The government’s ban on the export of rubberwood effective this month would help to lift a cap on local furniture makers’ earnings growth. This is simply because with more supply of rubberwood moving forward, manufacturers would be able to meet their orders faster.
Malaysia’s rubberwood exports were estimated to be worth up to RM300 million a year compared with the furniture exports of RM9.5 billion annually, hence the ban is important to ensure priority be given to the local furniture industry.
…expects additional revenue of RM100 million to RM120 million in 2018, due to rising demand for stretch film, which contributes 45% to the total revenue.
“We plan to add 12 lines over the next 20 years for the stretch film division on a 16-acre (6.47ha) land in the Sungai Petani Industrial Area. We have one 33-layer nano line now with another one scheduled in July, and we want to add two lines every two to three years. One line can generate RM100 million turnover…to increase its five-layer blown film lines by another three at its existing plant, and to add 16 more in the next 10 years, adding that each line can generate RM36 million in turnover or about 400 tonnes in output.”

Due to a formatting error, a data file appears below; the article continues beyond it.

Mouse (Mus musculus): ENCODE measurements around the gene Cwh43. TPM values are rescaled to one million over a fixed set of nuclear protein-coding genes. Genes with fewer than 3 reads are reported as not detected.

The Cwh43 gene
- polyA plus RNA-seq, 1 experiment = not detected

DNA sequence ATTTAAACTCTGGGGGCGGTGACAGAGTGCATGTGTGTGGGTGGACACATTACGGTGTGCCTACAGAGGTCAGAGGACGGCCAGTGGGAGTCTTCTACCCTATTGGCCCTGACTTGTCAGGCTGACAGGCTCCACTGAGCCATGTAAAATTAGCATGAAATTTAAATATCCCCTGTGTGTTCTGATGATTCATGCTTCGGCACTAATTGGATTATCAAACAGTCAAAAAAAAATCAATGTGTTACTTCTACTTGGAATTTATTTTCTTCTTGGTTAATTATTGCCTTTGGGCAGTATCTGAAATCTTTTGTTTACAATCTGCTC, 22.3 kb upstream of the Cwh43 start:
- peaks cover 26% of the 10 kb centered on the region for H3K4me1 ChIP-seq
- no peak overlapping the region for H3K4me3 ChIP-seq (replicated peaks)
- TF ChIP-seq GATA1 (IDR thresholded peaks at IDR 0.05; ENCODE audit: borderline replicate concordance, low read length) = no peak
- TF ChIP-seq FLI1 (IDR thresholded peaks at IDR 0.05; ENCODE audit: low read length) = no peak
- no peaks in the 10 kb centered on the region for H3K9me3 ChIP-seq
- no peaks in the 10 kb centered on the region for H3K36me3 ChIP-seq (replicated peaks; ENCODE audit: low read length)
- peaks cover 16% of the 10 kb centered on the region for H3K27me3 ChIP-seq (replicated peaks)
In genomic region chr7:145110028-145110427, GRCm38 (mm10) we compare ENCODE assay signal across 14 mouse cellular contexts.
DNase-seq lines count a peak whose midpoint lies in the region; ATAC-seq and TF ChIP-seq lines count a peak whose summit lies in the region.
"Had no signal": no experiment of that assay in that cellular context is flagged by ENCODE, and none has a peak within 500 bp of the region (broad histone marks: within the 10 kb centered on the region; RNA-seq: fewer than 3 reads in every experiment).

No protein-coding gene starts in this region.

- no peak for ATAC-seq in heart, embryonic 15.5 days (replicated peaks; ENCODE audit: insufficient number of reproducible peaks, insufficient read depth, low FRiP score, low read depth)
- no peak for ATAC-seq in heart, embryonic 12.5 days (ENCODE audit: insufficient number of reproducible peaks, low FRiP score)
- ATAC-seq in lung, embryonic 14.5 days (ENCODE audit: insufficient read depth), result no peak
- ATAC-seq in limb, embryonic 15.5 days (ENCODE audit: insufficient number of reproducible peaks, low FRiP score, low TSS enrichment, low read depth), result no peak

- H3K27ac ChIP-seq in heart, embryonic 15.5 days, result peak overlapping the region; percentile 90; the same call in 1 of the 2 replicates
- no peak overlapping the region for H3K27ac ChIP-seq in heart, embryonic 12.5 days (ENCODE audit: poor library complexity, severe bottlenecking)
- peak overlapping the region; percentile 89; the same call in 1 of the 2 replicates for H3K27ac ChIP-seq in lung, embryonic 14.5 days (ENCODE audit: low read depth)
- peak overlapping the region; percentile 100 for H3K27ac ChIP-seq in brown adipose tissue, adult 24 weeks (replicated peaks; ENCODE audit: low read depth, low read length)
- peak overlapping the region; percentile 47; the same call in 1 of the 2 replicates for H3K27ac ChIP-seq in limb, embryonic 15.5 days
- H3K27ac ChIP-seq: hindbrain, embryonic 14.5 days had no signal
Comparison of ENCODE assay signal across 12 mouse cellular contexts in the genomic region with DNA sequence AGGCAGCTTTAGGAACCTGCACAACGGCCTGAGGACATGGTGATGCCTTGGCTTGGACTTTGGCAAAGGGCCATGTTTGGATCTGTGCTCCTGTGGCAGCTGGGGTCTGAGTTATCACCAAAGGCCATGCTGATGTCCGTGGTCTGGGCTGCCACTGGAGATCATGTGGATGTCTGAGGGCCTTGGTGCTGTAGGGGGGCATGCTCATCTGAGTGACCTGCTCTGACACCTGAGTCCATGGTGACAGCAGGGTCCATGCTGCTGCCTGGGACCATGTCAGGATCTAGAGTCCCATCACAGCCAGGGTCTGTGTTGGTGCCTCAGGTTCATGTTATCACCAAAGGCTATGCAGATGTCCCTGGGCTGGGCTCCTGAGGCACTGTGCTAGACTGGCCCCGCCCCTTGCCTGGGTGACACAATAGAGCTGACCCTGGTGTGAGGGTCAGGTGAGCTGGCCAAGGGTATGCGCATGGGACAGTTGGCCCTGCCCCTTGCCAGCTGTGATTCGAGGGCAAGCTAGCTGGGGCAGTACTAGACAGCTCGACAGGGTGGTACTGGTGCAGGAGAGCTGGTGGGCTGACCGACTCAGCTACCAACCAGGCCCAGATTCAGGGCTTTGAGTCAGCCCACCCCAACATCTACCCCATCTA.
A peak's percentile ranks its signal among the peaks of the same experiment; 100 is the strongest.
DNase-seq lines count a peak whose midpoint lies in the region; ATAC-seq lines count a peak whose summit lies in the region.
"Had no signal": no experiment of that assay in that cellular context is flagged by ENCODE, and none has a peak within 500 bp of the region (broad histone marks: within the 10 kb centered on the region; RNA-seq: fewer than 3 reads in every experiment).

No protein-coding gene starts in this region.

“The PVC wrap lines will see altogether 20 lines by 2026, making us the largest PVC wrap manufacturer in Southeast Asia. By the end of this year, we will have eight lines. Our PVC wraps are popular in Indonesia and the Philippines.”
“We have a lot of areas we have not explored. We hope to be present in another 30 countries in five years. For instance, we want to break into the sub-Saharan region in Africa as we are only present in South Africa, Kenya and Nigeria. In the Americas, it is largely untapped. We have customers in the US, Canada and Mexico only.”
Apart from its stretch film division (45%), the group’s main revenue contributors are the garbage bags segment (25%), industrial films or bags (14%) and PVC food wrap (7%). The balance revenue comes from its compounding (calcium carbonate) and F&B units.
“We have directed Malaysia Airports Holdings Bhd (MAHB) to give priority to local companies who need the space… but we want the locals to grab opportunities faster. Jack Ma alone took up so much space,” referring to the Digital Free Trade Zone (DFTZ), which will see Malaysian Digital Economy Corp and Alibaba Corp collaborating to develop some 110 acres in the old Low Cost Carrier Terminal (LCCT) here.
…stronger export growth for the month resulted in a trade surplus of RM5.49 billion, the 235th consecutive month of trade surplus recorded since November 1997.